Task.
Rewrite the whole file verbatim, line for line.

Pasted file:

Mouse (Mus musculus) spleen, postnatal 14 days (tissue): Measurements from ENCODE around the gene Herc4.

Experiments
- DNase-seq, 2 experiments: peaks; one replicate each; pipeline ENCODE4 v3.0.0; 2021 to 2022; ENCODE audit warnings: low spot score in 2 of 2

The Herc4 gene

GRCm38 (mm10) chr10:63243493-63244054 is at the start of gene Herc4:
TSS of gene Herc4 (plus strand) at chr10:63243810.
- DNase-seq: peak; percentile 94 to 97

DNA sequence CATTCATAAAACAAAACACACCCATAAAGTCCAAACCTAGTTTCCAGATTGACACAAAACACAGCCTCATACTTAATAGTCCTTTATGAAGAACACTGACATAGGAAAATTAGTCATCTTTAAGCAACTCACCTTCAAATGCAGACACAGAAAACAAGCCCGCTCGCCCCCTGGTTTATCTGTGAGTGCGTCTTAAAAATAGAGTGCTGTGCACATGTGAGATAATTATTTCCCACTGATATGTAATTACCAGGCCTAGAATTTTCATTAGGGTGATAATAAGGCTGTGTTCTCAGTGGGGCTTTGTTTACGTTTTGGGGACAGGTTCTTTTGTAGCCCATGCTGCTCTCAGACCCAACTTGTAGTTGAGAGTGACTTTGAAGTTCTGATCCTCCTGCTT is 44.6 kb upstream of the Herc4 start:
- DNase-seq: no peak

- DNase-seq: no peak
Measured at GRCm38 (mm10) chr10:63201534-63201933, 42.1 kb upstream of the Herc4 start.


Mouse (Mus musculus) spleen, postnatal 14 days (tissue): Measurements from ENCODE around the gene Herc4.

Experiments
- DNase-seq, 2 experiments: peaks; one replicate each; pipeline ENCODE4 v3.0.0; 2021 to 2022; ENCODE audit warnings: low spot score in 2 of 2

The Herc4 gene

GRCm38 (mm10) chr10:63243493-63244054 is at the start of gene Herc4:
TSS of gene Herc4 (plus strand) at chr10:63243810.
- DNase-seq: peak; percentile 94 to 97

DNA sequence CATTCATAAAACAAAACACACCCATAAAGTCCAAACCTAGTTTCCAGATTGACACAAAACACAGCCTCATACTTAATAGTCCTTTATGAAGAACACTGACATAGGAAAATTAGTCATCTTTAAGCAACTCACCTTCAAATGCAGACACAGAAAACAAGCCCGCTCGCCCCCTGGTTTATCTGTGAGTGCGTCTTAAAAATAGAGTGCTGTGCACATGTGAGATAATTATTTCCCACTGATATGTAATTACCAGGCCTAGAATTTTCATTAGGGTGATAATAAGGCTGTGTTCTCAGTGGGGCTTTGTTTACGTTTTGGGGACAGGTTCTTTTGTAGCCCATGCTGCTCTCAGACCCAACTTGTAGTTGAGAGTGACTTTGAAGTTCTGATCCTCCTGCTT is 44.6 kb upstream of the Herc4 start:
- DNase-seq: no peak

- DNase-seq: no peak
Measured at GRCm38 (mm10) chr10:63201534-63201933, 42.1 kb upstream of the Herc4 start.